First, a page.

Arate Iura as Mishima in Wakamatsu’s film

Wakamatsu has been criticized for stripping Mishima of his magic, of making a film that – in striving to de-mythologize Mishima – ignores his considerable creative talent, and the charisma that would compel people to die for him. But Wakamatsu is a contemporary of Mishima’s to a certain extent, and his portrayal of these events is a valid and relevant one. Waka’s earlier films, while dealing with overtly sensationalistic subject matter, are still often emotionally cool and visually ascetic. The gangster-turned filmmaker’s independent 1960s films – things like Violated Angels (his 1967 film based on the Richard Speck murders), Go Go Second Time Virgin (1969, inspired by the Tate-LaBianca murders) and The Ecstasy of Angels (1972) were violent, sexual, and politically confrontational, but in hindsight much less sensationalistic than they could have been in another’s hands. There is still a nouvelle vague quality to these films, it’s just that the bedside conversations consist of dialogue like, “If I disembowel myself, will you decapitate me?”[ii]

Wakamatsu’s political commitment has been clear from his earliest films, especially noticeable with United Red Army, which generated much critical acclaim upon its release in 2007 (the latter was also the subject of his 1971 documentary Red Army/PFLP: Declaration of World War). But political commitment is not tantamount to radicalism, and this is what creates that distance between himself and his subject in 11/25: The Day Mishima Chose His Fate while still establishing Wakamatsu as the key filmmaker to tackle it. Wakamatsu came of age in a politically charged time, when everything was suffused with the tension of the massive societal changes that were occurring; he witnessed the effects of both right-wing radicalism (Mishima’s Shield Society) and left-wing radicalism (the Red Army Faction – also an inspiration for Kazuyoshi Kumakiri’s Kichiku, 1997), and his commentary can’t be dismissed.

11/25: THE DAY MISHIMA CHOSE HIS FATE screens on July 25 at 7:20pm and again on July 26 at 3:00pm, both in the Salle JA De Seve.  More information on the film event page HERE.


[i] http://en.blogs.dissidenz.com/2010/12/03/the-woman-who-wanted-to-die-koji-wakamatsu/

[ii] From The Woman Who Wanted to Die, 1970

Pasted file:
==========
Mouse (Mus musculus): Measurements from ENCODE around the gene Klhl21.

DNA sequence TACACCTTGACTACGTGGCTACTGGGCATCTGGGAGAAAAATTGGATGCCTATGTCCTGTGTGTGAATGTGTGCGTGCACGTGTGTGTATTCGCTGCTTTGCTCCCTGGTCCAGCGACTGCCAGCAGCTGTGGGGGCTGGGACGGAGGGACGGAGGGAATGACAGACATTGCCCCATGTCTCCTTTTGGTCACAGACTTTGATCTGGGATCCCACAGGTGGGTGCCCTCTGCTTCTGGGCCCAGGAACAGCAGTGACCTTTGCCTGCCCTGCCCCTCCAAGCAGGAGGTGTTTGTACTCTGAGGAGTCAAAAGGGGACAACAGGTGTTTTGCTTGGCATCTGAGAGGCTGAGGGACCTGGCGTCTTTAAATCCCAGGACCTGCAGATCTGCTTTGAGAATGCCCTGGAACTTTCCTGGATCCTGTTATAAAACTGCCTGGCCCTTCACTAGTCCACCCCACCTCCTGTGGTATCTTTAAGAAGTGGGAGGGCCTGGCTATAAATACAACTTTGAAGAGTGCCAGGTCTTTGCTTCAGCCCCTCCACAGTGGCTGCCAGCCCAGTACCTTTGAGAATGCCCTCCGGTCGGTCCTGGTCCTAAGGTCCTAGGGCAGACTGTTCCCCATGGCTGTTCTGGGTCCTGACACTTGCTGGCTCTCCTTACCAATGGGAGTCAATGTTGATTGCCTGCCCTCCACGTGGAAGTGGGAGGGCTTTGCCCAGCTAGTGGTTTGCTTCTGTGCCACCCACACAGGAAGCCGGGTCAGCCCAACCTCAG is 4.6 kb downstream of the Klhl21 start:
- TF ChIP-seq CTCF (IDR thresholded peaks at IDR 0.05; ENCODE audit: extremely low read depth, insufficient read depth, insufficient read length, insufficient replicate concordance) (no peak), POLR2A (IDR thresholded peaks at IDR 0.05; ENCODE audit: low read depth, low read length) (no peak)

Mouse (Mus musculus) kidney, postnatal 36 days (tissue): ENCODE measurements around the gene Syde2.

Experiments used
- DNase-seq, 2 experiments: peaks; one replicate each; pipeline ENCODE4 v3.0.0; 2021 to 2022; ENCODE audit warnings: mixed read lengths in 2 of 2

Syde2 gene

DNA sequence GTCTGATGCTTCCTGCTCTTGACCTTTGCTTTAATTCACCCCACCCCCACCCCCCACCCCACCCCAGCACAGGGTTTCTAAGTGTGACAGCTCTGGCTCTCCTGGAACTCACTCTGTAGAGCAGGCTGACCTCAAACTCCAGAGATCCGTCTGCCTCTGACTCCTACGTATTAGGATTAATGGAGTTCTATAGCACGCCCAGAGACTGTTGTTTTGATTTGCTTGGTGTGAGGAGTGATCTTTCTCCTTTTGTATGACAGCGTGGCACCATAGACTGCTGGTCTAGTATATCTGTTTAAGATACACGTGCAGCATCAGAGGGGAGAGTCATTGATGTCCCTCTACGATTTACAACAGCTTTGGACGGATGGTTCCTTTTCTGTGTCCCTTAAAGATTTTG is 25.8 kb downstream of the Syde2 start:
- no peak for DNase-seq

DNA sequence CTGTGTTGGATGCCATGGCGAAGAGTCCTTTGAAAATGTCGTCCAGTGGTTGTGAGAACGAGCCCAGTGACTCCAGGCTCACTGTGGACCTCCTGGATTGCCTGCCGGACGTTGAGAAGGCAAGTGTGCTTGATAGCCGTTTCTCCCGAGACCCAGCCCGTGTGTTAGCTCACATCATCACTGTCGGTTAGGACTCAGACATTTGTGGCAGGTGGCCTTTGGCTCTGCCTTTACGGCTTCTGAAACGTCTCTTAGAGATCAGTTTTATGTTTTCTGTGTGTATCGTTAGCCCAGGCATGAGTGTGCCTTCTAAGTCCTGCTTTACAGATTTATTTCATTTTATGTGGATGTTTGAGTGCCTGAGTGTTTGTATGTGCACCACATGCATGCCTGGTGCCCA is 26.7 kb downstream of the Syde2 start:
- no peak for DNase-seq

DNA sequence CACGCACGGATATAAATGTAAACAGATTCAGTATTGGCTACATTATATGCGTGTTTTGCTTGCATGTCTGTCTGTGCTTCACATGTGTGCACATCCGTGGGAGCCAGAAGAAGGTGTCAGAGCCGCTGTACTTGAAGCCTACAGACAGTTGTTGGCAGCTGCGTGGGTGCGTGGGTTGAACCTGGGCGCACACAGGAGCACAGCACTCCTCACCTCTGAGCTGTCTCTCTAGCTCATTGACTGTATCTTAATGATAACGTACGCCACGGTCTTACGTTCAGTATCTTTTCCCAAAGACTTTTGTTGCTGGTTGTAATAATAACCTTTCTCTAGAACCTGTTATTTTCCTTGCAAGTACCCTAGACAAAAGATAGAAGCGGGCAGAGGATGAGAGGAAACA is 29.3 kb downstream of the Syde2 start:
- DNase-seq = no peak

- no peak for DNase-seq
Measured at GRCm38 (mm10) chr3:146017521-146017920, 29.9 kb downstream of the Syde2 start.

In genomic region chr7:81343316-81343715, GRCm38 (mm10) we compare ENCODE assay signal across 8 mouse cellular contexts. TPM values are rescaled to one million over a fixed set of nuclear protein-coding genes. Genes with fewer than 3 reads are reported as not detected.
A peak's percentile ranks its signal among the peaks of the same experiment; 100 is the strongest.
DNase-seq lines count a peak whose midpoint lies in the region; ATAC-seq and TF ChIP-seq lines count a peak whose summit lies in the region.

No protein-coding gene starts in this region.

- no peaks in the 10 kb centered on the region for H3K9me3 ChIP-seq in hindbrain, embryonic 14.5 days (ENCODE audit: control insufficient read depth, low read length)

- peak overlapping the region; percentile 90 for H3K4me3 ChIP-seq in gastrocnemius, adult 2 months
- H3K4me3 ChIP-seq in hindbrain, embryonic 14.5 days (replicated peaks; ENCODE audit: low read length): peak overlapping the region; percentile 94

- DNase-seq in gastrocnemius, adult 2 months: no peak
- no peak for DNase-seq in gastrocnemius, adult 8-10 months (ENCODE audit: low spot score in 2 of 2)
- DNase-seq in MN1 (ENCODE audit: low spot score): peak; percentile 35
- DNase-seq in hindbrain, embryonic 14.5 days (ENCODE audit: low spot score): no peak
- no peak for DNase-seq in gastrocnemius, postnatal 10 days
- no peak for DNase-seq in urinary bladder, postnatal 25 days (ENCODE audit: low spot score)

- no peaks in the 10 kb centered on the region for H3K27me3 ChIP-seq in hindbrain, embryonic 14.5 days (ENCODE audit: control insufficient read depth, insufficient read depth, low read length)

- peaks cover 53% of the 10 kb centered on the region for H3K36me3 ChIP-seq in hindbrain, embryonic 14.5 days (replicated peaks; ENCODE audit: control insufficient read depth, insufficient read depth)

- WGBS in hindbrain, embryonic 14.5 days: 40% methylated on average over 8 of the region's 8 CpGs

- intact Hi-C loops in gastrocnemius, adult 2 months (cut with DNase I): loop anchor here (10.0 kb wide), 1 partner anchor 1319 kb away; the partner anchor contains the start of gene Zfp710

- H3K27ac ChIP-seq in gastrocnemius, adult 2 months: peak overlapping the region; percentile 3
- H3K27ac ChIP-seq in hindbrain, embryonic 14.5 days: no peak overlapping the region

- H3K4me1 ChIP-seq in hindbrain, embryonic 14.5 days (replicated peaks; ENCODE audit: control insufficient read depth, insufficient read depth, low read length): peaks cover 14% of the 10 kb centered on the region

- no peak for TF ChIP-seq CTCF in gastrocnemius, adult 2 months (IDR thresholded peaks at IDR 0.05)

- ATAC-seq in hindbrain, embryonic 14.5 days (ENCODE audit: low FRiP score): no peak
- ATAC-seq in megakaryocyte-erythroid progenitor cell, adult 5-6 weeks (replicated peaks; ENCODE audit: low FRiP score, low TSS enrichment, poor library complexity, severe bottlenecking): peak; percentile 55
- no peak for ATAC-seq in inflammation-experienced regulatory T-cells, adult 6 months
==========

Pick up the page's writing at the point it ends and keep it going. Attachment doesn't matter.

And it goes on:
About the author:

Kier-La Janisse

Kier-La Janisse is a film writer and programmer, founder of Spectacular Optical Publications and The Miskatonic Institute of Horror Studies. She has been a programmer for the Alamo Drafthouse Cinema and Fantastic Fest in Austin, Texas, co-founded Montreal microcinema Blue Sunshine, founded the CineMuerte Horror Film Festival (1999-2005) in Vancouver, was the Festival Director of Monster Fest in Melbourne, Australia and was the subject of the documentary Celluloid Horror (2005). She is the author of A Violent Professional: The Films of Luciano Rossi (FAB Press, 2007) and House of Psychotic Women: An Autobiographical Topography of Female Neurosis in Horror and Exploitation Films (FAB Press, 2012) and contributed to Destroy All Movies!! The Complete Guide to Punks on Film (Fantagraphics, 2011), Recovering 1940s Horror: Traces of a Lost Decade (Lexington, 2014) The Canadian Horror Film: Terror of the Soul (University of Toronto Press, 2015) and We Are the Martians: The Legacy of Nigel Kneale (PS Press, 2017). She co-edited (with Paul Corupe) and published the anthology books KID POWER! (2014), Satanic Panic: Pop-Cultural Paranoia in the 1980s (2015), Lost Girls: The Phantasmagorical Cinema of Jean Rollin (2017) and Yuletide Terror: Christmas Horror on Film and Television (2017). She edited the book Warped & Faded: Weird Wednesday and the Birth of the American Genre Film Archive (forthcoming), and is currently co-authoring (with Amy Searles) the book ‘Unhealthy and Aberrant’: Depictions of Horror Fandom in Film and Television and co-curating (with Clint Enns) an anthology book on the films of Robert Downey, Sr., as well as writing a monograph about Monte Hellman’s Cockfighter. She was a producer on Mike Malloy’s Eurocrime: the Italian Cop and Gangster Films That Ruled the ’70s and Sean Hogan’s We Always Find Ourselves in the Sea and her first film as director/producer, Woodlands Dark and Days Bewitched: A History of Folk Horror is due out from Severin Films in 2020.